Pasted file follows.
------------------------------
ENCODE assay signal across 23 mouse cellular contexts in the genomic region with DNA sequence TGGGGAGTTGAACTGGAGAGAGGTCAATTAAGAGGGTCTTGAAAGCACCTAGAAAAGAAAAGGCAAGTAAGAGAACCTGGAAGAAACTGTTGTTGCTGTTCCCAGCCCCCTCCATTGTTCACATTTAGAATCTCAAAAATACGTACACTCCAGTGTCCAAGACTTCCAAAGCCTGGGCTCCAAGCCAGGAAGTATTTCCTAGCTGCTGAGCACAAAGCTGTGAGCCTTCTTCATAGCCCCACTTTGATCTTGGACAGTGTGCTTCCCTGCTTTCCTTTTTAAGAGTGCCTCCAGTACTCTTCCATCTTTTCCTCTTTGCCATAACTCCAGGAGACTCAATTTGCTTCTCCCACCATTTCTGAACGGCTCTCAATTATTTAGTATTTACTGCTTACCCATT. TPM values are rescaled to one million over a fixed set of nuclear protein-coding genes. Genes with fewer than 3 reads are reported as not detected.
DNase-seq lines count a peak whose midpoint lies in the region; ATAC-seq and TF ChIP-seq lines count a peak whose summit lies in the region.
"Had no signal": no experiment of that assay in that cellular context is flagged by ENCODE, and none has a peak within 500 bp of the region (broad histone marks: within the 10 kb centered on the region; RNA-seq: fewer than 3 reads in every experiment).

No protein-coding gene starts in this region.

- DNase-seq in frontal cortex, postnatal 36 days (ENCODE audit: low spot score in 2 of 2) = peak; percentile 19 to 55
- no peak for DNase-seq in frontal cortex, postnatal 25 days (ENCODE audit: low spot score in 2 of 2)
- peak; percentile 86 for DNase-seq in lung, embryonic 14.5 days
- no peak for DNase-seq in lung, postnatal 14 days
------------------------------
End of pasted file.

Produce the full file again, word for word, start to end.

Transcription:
ENCODE assay signal across 23 mouse cellular contexts in the genomic region with DNA sequence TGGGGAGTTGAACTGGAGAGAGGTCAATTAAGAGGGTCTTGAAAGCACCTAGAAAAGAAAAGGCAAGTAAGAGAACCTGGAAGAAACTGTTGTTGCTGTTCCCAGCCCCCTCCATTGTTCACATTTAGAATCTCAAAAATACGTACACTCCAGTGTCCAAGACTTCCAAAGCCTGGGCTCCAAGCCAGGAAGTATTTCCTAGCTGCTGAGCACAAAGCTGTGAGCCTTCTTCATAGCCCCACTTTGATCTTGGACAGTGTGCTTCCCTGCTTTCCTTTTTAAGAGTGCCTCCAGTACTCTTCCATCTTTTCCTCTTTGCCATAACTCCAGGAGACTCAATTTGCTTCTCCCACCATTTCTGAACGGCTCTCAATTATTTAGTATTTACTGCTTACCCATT. TPM values are rescaled to one million over a fixed set of nuclear protein-coding genes. Genes with fewer than 3 reads are reported as not detected.
DNase-seq lines count a peak whose midpoint lies in the region; ATAC-seq and TF ChIP-seq lines count a peak whose summit lies in the region.
"Had no signal": no experiment of that assay in that cellular context is flagged by ENCODE, and none has a peak within 500 bp of the region (broad histone marks: within the 10 kb centered on the region; RNA-seq: fewer than 3 reads in every experiment).

No protein-coding gene starts in this region.

- DNase-seq in frontal cortex, postnatal 36 days (ENCODE audit: low spot score in 2 of 2) = peak; percentile 19 to 55
- no peak for DNase-seq in frontal cortex, postnatal 25 days (ENCODE audit: low spot score in 2 of 2)
- peak; percentile 86 for DNase-seq in lung, embryonic 14.5 days
- no peak for DNase-seq in lung, postnatal 14 days